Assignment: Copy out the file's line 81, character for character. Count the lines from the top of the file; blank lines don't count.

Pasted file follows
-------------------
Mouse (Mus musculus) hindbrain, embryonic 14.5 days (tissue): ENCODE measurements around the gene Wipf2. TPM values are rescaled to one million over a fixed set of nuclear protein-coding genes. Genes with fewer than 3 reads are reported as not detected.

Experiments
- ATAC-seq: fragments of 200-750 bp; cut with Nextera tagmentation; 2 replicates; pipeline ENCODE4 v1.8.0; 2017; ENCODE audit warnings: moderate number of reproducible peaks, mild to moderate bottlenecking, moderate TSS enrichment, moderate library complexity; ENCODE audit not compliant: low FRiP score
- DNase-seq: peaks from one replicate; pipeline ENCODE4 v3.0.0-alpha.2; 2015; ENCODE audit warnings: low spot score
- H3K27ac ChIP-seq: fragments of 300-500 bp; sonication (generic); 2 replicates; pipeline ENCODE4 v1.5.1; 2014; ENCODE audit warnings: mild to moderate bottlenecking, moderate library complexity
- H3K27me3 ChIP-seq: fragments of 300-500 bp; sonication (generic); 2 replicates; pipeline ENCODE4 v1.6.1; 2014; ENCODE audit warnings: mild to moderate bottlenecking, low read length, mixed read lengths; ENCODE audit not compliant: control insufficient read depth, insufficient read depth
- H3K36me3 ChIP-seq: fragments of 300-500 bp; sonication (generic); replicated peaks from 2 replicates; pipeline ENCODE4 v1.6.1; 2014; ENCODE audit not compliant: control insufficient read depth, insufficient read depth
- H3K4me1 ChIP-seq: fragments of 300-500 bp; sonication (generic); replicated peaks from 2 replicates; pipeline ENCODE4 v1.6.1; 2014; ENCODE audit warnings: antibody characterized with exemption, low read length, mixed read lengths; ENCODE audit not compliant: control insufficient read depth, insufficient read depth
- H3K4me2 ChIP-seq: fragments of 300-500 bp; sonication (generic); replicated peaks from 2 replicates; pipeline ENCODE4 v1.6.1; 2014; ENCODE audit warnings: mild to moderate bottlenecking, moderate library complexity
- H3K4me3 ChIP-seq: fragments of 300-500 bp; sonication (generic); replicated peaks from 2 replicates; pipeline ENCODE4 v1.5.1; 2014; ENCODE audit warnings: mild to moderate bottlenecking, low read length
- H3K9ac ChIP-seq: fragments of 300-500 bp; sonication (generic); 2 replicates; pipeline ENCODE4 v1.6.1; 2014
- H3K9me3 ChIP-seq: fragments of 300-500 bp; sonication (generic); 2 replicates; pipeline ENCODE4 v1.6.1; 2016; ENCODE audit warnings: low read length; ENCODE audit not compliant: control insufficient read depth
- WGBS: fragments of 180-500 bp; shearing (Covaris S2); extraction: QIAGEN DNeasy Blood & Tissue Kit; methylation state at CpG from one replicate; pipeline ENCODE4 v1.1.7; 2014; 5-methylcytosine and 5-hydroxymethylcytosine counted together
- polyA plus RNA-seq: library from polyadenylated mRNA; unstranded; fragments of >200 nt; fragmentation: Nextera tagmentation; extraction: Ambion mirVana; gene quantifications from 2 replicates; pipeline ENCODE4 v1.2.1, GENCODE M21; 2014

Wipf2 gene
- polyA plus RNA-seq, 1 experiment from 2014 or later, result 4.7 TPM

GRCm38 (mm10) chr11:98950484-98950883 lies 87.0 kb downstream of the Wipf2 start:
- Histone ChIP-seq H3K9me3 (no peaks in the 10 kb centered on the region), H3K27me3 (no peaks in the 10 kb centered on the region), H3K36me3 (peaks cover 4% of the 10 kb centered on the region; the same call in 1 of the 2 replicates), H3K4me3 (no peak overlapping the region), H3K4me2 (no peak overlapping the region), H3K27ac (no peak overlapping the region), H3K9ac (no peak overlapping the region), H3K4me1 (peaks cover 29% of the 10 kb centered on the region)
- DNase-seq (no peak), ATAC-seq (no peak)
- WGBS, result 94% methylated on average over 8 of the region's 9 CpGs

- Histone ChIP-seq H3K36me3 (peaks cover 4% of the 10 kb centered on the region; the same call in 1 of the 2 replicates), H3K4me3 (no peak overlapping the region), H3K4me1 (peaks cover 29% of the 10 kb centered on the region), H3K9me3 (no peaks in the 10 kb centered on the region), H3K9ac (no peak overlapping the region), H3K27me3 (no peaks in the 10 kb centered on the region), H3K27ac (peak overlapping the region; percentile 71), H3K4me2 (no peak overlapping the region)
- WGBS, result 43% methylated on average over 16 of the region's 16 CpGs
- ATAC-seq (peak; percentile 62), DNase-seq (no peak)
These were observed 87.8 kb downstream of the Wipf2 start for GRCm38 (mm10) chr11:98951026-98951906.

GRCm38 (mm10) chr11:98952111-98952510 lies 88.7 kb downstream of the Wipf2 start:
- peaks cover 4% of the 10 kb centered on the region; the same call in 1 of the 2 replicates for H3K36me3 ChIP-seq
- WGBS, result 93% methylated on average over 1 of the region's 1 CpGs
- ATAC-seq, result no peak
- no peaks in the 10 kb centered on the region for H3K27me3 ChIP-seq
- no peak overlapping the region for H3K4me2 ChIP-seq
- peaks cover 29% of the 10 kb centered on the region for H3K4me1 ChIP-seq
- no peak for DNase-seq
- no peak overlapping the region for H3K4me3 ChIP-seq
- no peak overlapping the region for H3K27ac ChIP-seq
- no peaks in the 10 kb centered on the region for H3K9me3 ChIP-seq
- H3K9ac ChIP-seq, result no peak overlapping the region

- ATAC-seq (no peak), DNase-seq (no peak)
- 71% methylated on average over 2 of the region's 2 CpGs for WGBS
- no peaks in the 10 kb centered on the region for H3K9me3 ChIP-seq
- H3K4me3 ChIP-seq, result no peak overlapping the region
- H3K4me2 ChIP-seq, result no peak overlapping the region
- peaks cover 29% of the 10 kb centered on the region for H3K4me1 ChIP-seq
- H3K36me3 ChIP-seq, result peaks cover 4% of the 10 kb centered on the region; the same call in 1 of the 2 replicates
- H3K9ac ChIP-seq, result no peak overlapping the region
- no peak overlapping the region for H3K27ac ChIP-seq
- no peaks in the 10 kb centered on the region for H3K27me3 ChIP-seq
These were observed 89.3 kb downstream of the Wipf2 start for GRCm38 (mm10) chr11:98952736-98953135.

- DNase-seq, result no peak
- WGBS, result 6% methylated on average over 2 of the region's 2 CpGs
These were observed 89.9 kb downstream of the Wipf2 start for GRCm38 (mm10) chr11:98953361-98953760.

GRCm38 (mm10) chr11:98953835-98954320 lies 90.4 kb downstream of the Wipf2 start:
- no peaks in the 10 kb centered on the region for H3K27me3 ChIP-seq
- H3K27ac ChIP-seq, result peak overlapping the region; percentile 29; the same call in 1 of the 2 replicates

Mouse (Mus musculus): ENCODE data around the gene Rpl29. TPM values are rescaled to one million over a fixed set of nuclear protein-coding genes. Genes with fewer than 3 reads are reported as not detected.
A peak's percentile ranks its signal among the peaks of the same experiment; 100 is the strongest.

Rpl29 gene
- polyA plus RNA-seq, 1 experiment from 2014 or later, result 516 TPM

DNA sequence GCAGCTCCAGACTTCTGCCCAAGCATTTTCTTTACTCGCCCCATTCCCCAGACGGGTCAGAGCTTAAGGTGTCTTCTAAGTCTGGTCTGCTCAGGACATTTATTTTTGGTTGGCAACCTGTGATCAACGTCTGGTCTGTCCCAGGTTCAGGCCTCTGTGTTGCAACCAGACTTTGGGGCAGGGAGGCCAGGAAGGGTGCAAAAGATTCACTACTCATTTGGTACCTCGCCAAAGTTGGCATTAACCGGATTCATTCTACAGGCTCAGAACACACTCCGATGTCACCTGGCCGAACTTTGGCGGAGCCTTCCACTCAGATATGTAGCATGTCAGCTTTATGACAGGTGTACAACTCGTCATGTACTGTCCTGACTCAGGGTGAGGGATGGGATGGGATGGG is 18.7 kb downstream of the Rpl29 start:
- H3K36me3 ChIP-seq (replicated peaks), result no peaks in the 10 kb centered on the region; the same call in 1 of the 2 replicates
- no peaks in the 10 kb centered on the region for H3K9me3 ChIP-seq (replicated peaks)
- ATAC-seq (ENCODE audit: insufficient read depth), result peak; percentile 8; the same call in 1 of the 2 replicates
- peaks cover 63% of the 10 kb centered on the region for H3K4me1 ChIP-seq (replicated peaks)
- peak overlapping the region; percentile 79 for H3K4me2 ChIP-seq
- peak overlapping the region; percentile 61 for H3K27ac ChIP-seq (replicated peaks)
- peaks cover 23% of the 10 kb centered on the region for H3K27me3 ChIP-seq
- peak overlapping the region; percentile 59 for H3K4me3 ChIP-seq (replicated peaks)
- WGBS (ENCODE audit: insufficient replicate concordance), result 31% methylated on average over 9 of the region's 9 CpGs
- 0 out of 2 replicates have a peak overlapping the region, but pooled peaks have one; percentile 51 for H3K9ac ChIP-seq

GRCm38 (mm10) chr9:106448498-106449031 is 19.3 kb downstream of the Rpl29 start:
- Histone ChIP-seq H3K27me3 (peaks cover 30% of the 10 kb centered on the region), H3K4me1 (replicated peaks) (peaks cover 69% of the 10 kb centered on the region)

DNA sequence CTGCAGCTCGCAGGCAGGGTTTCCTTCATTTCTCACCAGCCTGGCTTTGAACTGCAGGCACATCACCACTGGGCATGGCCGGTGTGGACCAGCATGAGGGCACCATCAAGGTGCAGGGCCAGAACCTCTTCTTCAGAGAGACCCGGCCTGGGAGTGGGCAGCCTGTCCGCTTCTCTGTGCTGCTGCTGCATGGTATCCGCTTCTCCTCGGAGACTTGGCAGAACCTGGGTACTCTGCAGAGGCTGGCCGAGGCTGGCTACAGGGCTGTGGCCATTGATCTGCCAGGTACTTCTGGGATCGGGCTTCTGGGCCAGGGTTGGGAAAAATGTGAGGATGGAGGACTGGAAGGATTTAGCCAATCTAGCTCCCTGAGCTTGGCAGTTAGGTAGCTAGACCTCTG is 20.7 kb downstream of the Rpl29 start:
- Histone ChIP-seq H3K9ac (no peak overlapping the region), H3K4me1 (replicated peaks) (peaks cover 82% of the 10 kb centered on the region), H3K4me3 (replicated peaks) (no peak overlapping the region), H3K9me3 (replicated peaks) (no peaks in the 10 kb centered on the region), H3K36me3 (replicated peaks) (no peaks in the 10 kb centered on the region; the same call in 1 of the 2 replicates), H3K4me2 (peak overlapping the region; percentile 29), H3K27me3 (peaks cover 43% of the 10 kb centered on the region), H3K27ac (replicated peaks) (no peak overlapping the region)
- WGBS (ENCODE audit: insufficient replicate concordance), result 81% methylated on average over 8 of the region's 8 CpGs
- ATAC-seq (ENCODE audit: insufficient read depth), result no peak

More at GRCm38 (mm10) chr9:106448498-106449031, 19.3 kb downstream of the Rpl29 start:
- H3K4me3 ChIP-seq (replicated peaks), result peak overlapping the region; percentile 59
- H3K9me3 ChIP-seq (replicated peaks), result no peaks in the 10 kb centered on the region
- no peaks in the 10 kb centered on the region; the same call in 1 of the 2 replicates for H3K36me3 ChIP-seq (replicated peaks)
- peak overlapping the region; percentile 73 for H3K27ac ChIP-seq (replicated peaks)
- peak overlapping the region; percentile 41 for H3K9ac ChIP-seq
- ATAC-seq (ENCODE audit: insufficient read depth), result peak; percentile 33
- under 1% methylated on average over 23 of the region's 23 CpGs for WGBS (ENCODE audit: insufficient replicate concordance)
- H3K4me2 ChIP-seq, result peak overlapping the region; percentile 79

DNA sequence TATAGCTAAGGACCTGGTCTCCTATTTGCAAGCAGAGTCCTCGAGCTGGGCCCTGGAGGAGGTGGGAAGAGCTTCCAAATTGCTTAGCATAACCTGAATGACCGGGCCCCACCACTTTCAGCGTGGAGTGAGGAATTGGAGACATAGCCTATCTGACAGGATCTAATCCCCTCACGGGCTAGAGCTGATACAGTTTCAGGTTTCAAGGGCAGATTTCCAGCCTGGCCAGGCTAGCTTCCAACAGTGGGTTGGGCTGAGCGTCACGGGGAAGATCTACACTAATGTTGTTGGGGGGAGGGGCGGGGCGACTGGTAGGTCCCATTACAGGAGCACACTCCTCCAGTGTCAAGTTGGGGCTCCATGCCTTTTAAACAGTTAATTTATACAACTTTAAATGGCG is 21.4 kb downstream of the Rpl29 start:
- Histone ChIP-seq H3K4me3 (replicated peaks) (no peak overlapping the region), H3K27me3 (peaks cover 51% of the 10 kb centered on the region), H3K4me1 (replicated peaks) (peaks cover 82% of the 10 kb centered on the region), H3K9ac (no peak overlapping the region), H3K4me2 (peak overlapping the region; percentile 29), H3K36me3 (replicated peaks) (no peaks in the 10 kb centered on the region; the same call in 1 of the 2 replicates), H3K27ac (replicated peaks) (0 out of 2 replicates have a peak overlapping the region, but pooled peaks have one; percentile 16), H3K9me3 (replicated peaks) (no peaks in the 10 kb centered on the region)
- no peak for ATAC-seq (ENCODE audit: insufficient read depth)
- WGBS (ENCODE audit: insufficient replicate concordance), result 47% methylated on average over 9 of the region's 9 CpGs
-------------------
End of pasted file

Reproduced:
- ATAC-seq (ENCODE audit: insufficient read depth), result peak; percentile 33